Iconic Boise landmark defaced by vandals, evidence of illegal fire found

The base of the Table Rock cross is now tagged with graffiti. Vandalism has been an ongoing problem at the popular hiking area.
The base of the Table Rock cross is now tagged with graffiti. Vandalism has been an ongoing problem at the popular hiking area.

It's human nature to want to leave your mark for posterity — but it's a crime when you spray paint and trash local landmarks.

A Table Rock interpretive sign was heavily damaged in March and the base of the 60-foot steel cross was tagged. The popular hiking destination in the Boise Foothills can also be easily accessed by car, and the view is worth the trip.

Graffiti has been a problem at the site for decades.

"It's an ongoing struggle," said Amber Beierle, a spokeswoman for the Idaho State Historical Society. "This is something that happens every spring, when the weather is nicer."

The Idaho State Historical Society maintains the grounds at Table Rock. The cross itself is owned and maintained by a private corporation, Table Rock Cross of the Idaho Jaycees, Inc.

A member of the group's board tries to keep an eye on the cross. When it's tagged, he paints over it as soon as possible. The vandalism is frustrating for the cross's keepers — and others. A member of the Barber Valley Neighborhood Association alerted neighbors to new damage Thursday in the association's Facebook group.

"It shows the stupidity of some people," said Keith Gabriel, president of the board of Table Rock Cross of the Idaho Jaycees. "Some people talk about diversity — but as long as it's the way you think but not the way other people think. It's just a fact of life. "

The rocks below the cross are covered with spray paint of all colors. Visitors have carved or painted their names on the rocks; some pictures and crude words have also been left there. Millions of glass shards glisten on the pathways around the rocks under the cross — remnants of broken bottles — and on Thursday afternoon there was a small pile of charred wood, evidence of an illegal fire.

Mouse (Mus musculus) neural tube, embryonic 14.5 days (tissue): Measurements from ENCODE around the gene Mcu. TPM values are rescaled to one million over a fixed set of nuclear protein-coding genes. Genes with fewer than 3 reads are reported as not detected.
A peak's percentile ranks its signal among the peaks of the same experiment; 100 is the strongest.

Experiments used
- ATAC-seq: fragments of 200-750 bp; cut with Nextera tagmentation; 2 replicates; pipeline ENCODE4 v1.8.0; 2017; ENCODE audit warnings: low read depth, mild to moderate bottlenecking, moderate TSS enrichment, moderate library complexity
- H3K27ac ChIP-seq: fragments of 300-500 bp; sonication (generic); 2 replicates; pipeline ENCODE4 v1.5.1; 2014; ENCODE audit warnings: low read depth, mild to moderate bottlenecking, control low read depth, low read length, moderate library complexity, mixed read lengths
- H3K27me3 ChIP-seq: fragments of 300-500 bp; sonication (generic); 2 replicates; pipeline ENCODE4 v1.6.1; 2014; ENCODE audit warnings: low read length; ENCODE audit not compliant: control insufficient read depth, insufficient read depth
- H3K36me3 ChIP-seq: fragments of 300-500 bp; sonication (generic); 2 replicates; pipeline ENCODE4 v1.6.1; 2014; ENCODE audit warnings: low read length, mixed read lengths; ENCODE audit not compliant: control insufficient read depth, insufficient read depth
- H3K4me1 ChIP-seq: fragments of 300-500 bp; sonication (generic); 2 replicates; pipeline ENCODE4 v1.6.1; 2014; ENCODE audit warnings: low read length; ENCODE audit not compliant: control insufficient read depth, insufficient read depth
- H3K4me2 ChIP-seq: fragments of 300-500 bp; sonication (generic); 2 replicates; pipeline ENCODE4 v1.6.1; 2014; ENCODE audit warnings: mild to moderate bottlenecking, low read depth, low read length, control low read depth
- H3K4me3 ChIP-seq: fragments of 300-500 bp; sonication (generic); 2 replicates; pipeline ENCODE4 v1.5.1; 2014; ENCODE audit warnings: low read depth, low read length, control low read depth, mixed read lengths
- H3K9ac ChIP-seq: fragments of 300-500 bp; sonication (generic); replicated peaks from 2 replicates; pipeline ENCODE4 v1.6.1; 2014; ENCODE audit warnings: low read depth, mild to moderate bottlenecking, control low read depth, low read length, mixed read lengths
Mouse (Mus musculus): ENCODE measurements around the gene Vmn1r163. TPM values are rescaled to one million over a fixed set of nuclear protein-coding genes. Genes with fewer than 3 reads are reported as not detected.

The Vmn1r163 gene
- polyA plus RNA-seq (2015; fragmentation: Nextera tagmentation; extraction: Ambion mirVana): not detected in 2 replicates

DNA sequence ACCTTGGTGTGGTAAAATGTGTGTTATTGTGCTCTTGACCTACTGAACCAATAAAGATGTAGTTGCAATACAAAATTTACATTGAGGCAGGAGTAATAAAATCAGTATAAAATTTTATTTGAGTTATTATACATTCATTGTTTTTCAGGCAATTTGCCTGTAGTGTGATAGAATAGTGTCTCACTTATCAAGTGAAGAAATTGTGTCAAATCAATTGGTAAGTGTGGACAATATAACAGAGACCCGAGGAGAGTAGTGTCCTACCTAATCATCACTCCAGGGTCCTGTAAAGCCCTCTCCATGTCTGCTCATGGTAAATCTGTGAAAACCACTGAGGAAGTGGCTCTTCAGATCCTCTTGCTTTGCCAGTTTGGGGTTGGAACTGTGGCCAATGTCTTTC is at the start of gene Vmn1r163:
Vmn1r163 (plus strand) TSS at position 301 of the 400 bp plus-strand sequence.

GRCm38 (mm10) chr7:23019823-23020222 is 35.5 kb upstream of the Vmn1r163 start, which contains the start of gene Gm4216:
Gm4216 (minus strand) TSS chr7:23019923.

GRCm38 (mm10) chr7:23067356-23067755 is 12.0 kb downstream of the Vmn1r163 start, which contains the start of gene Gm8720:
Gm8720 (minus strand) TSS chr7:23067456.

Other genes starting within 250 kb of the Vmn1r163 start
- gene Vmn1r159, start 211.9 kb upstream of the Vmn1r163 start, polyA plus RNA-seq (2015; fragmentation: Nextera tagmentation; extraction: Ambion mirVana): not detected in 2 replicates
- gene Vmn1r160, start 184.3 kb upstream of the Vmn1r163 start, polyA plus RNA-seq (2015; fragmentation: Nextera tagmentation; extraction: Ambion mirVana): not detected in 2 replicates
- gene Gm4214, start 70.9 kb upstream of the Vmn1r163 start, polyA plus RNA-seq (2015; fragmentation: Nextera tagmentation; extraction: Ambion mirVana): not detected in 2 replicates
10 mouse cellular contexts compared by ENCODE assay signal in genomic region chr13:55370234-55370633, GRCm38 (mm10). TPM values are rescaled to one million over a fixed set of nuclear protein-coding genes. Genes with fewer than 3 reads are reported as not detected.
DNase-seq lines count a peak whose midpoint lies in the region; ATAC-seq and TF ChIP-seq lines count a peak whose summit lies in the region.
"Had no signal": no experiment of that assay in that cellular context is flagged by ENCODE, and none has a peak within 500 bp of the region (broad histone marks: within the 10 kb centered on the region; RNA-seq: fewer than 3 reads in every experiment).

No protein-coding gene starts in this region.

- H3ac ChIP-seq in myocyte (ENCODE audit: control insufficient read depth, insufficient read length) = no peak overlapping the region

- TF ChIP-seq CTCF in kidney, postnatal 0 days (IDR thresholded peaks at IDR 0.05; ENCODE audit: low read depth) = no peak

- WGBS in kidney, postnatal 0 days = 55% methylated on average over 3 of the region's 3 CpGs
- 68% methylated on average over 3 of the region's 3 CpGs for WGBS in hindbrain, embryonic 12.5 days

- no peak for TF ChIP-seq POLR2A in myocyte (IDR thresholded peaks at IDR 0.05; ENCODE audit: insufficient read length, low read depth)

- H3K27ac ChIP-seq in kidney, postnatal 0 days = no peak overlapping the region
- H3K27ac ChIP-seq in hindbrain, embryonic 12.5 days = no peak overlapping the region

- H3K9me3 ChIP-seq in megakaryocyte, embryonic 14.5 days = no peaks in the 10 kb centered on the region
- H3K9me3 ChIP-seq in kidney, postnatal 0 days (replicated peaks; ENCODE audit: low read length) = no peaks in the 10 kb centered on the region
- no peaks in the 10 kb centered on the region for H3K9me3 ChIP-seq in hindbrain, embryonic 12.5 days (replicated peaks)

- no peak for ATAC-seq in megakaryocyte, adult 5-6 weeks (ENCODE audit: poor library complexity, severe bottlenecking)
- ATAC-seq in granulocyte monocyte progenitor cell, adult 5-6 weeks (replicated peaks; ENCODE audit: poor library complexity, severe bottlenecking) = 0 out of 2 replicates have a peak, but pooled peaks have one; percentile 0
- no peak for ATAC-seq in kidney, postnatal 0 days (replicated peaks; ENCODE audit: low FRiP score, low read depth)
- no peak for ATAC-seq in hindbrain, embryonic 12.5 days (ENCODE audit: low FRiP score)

"There is no time of the year that creating a fire in the foothills is OK," said Char Jackson, a spokeswoman for the Boise Fire Department. "Open burning is never allowed there."

Bierele said that powerwashing the graffiti off many of the rocks below the cross isn’t an option because the sandstone is too soft, and it crumbles. Also, there are limitations due to the difficult-to-access location and cost of equipment.

Fire is a threat yearround in the Foothills but the threat peaks in the summer, when vegetation is fully grown and dry and recreational use is greatest, Jackson said. Anyone who starts a fire in the Foothills could be held responsible for the cost of fighting it.

There have been efforts in recent years to curb the vandalism at Table Rock. In 2015, The Rotary Club of Boise East worked with the Idaho State Historical Society to enhance the site. The club installed "anti-graffiti" benches and interpretive signs.

Local muralists with Sector 17 painted numerous small outbuildings at the site.

The Table Rock cross was built in 1956 by the Boise Jaycees, a group that no longer exists. Gabriel said there was a major renovation of the cross about five years ago. It was repainted (white) and LED lights were installed.

Katy Moeller: 208-377-6413